I was 22, in love with an amazing man, and I viewed marriage as the fulfillment of my deepest desire to walk with this man through life, leading each other to be better with each passing day.

The coldness and criticism I experienced told me a lot. It told me that marriage was looked at as a thing of little value to this person. But my inner feminist thought, "Shouldn't this be my choice? How dare you belittle my decision!"

I became pregnant within the first year of my marriage. In the hallways at my university, I stuck out and often got looks of pity, invasive questions about whether my baby was planned, and copious opinions about delivery (of all things). "Thanks young man, for letting me know that you deem it ok if I receive an epidural." Only a few times in those hallways did I hear congratulations, mostly from women who had children already. Having children was almost revolting to the majority of my 18-25 year-old peers. I thought of the feminists then: If women were supposed to do anything and be anything they wanted, why was my choice to be wife and mother less valid?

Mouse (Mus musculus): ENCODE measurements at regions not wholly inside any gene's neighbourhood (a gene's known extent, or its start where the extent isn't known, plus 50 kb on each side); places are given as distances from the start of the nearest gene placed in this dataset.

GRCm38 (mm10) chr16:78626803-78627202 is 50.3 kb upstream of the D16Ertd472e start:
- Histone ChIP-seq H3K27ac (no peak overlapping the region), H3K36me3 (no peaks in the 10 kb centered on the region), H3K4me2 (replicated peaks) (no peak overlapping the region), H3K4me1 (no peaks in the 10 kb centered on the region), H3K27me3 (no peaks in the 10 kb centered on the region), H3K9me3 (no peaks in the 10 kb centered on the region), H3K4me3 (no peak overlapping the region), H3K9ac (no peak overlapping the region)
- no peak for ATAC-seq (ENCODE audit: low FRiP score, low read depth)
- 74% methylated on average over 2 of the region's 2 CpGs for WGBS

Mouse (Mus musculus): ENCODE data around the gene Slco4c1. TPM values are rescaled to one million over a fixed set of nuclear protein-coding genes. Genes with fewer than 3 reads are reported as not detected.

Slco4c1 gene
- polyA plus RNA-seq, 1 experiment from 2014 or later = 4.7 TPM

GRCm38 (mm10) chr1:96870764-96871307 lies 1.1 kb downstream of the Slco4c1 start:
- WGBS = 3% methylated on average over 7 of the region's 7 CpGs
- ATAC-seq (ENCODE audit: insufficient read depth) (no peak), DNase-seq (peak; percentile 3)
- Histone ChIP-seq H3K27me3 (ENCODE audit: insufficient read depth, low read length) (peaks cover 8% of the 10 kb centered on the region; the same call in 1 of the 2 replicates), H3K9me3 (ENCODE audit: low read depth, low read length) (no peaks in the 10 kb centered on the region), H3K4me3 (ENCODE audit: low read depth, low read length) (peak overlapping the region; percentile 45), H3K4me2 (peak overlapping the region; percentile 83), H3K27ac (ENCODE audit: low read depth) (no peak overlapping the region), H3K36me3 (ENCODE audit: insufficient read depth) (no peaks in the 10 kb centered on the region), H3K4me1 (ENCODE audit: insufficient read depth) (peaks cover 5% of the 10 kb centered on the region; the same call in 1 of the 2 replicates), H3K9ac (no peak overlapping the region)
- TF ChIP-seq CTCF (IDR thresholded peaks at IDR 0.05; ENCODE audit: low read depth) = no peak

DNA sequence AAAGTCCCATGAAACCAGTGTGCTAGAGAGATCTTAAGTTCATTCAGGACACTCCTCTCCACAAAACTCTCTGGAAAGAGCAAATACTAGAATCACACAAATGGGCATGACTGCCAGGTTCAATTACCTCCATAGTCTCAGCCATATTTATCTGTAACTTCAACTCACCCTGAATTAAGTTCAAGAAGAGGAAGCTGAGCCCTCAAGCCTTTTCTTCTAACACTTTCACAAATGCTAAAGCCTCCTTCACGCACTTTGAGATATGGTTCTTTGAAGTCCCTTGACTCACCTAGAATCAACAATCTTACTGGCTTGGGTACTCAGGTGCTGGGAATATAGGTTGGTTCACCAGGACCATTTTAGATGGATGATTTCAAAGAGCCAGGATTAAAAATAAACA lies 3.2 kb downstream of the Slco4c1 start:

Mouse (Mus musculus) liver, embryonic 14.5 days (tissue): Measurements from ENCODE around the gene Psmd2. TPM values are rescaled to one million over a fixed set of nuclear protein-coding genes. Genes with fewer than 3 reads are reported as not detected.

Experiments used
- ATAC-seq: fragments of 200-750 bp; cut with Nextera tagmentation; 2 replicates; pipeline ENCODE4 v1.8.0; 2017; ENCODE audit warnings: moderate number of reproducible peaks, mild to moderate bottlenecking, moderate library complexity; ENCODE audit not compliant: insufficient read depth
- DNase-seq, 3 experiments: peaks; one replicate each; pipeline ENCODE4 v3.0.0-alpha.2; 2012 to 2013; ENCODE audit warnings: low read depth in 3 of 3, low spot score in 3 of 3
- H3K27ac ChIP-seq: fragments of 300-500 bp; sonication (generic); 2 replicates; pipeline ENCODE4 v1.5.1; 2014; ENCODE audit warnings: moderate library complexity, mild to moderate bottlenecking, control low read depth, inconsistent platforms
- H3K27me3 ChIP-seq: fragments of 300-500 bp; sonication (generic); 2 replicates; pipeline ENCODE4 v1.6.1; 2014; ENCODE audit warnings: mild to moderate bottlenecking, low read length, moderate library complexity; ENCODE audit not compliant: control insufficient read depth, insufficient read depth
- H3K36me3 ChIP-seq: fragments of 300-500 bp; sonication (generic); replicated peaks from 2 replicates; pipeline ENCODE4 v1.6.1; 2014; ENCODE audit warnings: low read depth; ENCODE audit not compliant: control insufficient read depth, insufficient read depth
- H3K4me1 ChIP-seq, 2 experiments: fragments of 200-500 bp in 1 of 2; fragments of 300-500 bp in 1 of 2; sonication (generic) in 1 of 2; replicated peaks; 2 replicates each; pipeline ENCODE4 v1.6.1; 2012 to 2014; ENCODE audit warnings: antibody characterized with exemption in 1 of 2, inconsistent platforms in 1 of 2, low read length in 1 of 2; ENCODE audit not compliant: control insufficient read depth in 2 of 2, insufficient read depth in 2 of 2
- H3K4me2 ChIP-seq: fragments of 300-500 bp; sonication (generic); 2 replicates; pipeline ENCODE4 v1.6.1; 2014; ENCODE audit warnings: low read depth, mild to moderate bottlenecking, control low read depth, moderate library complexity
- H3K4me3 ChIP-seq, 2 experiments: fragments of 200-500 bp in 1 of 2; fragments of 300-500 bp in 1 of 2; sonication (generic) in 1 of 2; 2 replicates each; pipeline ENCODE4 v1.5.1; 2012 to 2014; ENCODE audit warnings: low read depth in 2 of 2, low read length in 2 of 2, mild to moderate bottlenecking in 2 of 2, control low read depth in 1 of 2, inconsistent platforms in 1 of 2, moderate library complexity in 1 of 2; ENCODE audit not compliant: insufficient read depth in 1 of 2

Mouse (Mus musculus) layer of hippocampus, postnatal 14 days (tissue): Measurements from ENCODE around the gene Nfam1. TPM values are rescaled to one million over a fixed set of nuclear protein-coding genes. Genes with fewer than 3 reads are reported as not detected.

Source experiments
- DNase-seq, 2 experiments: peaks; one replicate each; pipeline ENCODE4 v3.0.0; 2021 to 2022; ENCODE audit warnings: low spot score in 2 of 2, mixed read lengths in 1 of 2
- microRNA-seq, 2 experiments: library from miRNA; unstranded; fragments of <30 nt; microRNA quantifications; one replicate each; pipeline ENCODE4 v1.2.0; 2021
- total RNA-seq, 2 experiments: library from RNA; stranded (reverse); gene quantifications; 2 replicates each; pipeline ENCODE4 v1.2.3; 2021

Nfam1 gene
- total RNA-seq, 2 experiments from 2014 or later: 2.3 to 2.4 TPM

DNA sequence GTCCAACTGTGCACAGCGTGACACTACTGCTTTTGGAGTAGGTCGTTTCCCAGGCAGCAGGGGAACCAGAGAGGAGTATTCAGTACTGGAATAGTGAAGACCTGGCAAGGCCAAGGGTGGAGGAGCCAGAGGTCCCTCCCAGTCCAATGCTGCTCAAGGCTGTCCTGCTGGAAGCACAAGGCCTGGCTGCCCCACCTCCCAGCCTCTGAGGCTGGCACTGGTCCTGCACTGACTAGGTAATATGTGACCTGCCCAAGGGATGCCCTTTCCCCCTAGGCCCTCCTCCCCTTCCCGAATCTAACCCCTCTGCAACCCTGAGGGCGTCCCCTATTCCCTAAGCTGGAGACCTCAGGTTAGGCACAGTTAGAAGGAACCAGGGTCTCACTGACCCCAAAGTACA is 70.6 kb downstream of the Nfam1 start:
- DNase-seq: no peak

Most women I meet in public with children my children's age are at least 10 years older. They've usually put in their time with a career of some sort, and often refer to it in conversation. I'm not going to lie, I myself vaguely refer to my degree in communications, but amidst these conversations I often wish I had the courage to just say I stay home and leave it there. There isn't any shame in staying home with children. I find it an extremely valuable use of my time. Where modern feminism has failed though is that it snubs the lives of our grandmothers, when what our grandmothers and indeed, early feminists sought, was simply for all women to have a choice and a voice. 

We still don't have that. Women all over the world are still being oppressed, and of equal worry, are the women who have lived the modern feminist life and found it wanting. 

More women than ever are on anti-depressants.  More women than ever are experiencing infertility.  Our choices are getting narrower and women are still suffering in a multitude of ways.

Maybe what women need most isn't more money, more birth control, more CEOs who are women, more politicians promising things that never materialize.